The effect of Frontpacks,Shoulder bags and
Handheld bags on 3D back shape and
posture in young university students:
An ISIS2 study
Bettany-Saltikov J 1* and Cole L 2
Teesside University, Institute of Health and Social Care,Parkside west
offices Middlesbrough, TS1 3BA, UK,12
Background: Students at school and university settings have been shown to carry heavy loads in a variety of
pack systems. Both type and mode of load carriage have been shown to cause significant postural adaptations
that can lead to injuries in the shoulder, arms, hands and back. Whilst backpacks have been well researched,
there is a paucity of literature on the effects of frontpacks, shoulder bags and hand-held bags on 3D posture
and back shape.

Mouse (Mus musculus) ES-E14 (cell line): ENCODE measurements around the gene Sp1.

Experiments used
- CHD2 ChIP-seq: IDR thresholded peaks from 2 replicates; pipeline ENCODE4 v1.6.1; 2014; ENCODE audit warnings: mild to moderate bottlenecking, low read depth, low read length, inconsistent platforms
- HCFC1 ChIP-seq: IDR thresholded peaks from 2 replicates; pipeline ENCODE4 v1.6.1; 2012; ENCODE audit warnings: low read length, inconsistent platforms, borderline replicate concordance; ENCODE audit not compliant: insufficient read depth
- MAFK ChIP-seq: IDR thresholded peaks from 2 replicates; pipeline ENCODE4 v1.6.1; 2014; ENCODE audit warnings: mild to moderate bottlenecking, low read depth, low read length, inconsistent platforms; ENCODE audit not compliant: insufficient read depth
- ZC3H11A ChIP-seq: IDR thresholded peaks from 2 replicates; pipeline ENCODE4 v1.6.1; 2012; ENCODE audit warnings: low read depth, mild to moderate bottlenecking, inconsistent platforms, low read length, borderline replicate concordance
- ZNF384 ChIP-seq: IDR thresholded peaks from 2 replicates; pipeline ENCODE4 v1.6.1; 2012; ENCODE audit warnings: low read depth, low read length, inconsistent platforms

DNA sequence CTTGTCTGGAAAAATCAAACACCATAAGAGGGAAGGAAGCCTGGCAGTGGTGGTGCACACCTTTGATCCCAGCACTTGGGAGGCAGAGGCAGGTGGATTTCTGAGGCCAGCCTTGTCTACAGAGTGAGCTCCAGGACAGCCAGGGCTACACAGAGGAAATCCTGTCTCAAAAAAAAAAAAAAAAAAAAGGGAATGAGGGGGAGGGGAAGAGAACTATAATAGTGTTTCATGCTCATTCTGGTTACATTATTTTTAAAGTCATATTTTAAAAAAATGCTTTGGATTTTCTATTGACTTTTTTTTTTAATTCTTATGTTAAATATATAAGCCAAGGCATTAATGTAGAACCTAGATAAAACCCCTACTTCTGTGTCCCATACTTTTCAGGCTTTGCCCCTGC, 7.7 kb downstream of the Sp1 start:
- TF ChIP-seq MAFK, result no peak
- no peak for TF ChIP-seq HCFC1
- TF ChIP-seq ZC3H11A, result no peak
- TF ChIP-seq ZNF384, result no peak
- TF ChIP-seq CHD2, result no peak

Objective: The objective of this study was to evaluate the effect of carrying three different types of bag
(shoulder, front and handheld), each containing a load of 15% body weight.
Materials: The Integrated Shape Imaging System 2 (ISIS 2) was used to evaluate
3 D back shape and posture.
Participants: The study involved twenty-five university students. A repeated measures design was used to
record the effects of four conditions using no load (reference), a frontpack, a shoulder bag and a handheld
bag. Measurements with ISIS 2 were taken 5 minutes post loading. All of the conditions were randomised in
an attempt to offset any order effects.
Results showed an increase in extension and lumber lordosis angles for the front bag (P<0.001) and an
increase in flexion and reduced lumber lordosis in the shoulder and hand held bags (p<0.05). Kyphosis
curves were also significantly increased in the hand held bag (p<0.006). Right unilateral load carriage also
demonstrated the greatest right volumetric asymmetry.